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How To Get Rid of Centipedes

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Centipede on top of sink drain.

Author Image Written by Brenda Woods Updated 06/28/2024

Many homeowners dislike having any insects or arthropods in the home and are very interested to know how to get rid of centipedes. Centipedes usually live in damp areas. Indoors, this may mean basements and closets or floor drains. Outdoors, you’ll often find them in logs and piles of leaf litter or under stones or wood.

Below, we’ll offer some details on centipedes to give you a better understanding of these creatures, and outline a few options for getting rid of centipedes in your home.

What You Need to Know about Centipedes

Scientists have identified over 3,000 types of centipedes, and according to Live Science, there may be as many as 8,000 types on earth. Centipedes aren’t actually insects; they’re a type of creature called an arthropod. While they do use venom to catch their prey, most have fangs that are too small to pierce human skin, so you don’t need to worry too much about centipede bites. The Florida blue centipede in the Southeastern U.S. is the exception, as its bite can cause a reaction like a bee sting.

Some species of centipede can live a very long time—up to 10 years. Females will lay 15–60 eggs at a time, usually in the soil or rotten wood, but other than for the purposes of reproducing, centipedes don’t form nests that they return to each day.

As carnivores, centipedes are predators, and they may actually serve a beneficial purpose in or around your home in terms of pest control. For example, house centipedes may eat roaches, flies, silverfish, and even termites. Additionally, centipedes don’t live in colonies like ants or bees do, so spotting a single centipede is no reason to assume large numbers of them are lurking in the walls.


Steps to follow
To completely get rid of centipedes, you’ll also want to eliminate the conditions that make a centipede infestation possible. Follow these simple steps to clear your home of these many-legged pests.

Centipedes are unlikely to infest your home in large numbers, so killing or otherwise eliminating individual adult centipedes is worth your time. If you’d prefer not to simply squish them with a shoe, you can buy sticky traps made for general insect use and place them near baseboards or in corners.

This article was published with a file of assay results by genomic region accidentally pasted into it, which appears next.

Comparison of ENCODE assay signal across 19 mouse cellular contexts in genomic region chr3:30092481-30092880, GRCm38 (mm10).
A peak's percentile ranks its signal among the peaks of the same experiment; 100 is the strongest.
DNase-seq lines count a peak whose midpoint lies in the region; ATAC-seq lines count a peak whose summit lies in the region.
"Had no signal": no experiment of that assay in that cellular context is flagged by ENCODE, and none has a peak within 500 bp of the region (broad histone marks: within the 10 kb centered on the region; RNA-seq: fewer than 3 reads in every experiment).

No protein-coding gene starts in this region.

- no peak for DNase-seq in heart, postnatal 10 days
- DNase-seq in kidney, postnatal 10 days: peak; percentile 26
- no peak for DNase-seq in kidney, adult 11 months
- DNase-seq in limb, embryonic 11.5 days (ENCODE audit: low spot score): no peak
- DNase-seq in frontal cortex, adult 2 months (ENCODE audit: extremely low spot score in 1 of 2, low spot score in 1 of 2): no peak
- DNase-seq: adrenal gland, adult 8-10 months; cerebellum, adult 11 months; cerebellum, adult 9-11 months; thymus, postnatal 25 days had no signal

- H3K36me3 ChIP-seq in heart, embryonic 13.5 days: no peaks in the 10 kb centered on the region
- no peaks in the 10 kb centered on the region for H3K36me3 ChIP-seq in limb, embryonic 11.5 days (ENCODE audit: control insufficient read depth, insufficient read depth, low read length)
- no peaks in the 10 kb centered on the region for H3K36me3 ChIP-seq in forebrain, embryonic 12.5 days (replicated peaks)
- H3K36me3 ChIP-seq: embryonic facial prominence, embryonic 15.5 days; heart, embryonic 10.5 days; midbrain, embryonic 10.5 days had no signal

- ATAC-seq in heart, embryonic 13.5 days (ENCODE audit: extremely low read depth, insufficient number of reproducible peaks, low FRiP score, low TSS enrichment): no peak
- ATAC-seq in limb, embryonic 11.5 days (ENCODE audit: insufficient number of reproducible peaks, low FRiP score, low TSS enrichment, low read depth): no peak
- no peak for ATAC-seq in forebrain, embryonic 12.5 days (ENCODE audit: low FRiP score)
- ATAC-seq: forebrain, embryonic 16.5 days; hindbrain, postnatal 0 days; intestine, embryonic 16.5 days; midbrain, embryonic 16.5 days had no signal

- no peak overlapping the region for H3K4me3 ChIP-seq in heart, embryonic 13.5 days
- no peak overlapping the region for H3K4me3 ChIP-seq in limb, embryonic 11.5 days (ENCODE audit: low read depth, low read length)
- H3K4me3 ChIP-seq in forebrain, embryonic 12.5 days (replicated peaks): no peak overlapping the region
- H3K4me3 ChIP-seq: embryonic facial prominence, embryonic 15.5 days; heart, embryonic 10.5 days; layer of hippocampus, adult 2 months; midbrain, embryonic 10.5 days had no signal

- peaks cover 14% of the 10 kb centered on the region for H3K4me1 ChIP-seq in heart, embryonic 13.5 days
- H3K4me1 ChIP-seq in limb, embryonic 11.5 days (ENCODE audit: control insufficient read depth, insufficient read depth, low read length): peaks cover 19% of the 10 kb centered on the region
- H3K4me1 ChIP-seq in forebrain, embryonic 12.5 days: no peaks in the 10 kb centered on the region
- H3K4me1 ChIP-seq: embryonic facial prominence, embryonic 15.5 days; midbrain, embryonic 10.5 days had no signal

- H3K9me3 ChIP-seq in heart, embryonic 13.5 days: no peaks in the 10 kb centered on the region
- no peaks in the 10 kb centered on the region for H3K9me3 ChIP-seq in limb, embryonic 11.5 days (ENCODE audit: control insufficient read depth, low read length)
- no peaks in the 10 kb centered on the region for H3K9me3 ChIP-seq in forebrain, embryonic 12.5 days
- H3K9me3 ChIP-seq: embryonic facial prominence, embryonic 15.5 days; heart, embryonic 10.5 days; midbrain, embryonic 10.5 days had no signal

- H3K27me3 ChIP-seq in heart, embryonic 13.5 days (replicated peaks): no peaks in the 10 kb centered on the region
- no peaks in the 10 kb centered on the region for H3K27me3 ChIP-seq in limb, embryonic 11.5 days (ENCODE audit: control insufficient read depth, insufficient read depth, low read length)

Additionally, you can always relocate them outside. Centipedes don’t move very quickly, so put a glass or jar over the centipede, slide a piece of thick paper over the rim, and take the creature outdoors. Remember, centipedes kill nuisance insects, so consider removing them from your home instead of killing them.

If centipedes keep getting in, you can use a natural or synthetic insecticide to create a barrier that the creatures will have to cross to get inside. There are chemical sprays and dusts that are approved for indoor use, but those will depend on your comfort level, particularly if you have children or pets around the home. Synthetic pesticides containing pyrethoids will kill centipedes on contact.

Outdoors, natural pesticides like diatomaceous earth and boric acid can be sprinkled around, but make sure to do your research to find out whether they will negatively affect any plants located around your home. Many natural pesticides work by dehydrating anything they touch, and you don’t want to accidentally kill any flowers or shrubs.

For large or tricky centipede problems, consider hiring a highly regarded pest control service. These professionals will not only help eliminate the existing problem; they’ll also help you with the next step to prevent centipedes from returning.

There are plenty of things you can do to make your home and yard less centipede-friendly.

  • Use weatherstripping around doors and windows to keep centipedes from getting in. Caulk or expanding foam can also help plug any gaps or cracks around plumbing or wiring that serve as potential entrance points.
  • Get rid of any other insect infestations that the centipedes might be feeding on.
  • Reduce humidity or areas of excess moisture in your home. Mop up spills, use a dehumidifier, and fix any leaky plumbing.
  • Remove piles of dead leaves or other organic debris from your lawn and store firewood and mulch away from the sides of your home.
  • Remember that centipedes prefer damp conditions, so fix any areas of your home or yard with poor drainage.

Pesticide use to control centipedes is a temporary fix, so use these prevention methods to make your home a less appealing place for centipedes to live. Our recommended pest control companies, Terminix and Orkin, will treat for centipedes as part of a general pest control plan. Their technicians will help identify and seal possible entry points as well as make recommendations for making your home less hospitable to centipedes.


FAQ About Getting Rid of Centipedes

What keeps centipedes away?

To get keep centipedes away from your home, clean and dry any damp areas of your house such as your basement, bathroom, or attic. In addition, ensure that you handle any insect infestations that may serve as food for centipedes.

Are you supposed to kill house centipedes?

No, you don’t need to kill centipedes in your house. Centipedes kill nuisance insects and they generally do not live in colonies, so consider removing them from your home rather than killing them.

Why do I suddenly have centipedes in my house?

Areas with a potentially high levels of moisture such as your basement, kitchen, or bathroom may attract centipedes. Keep these areas dry to discourage centipedes in the home.

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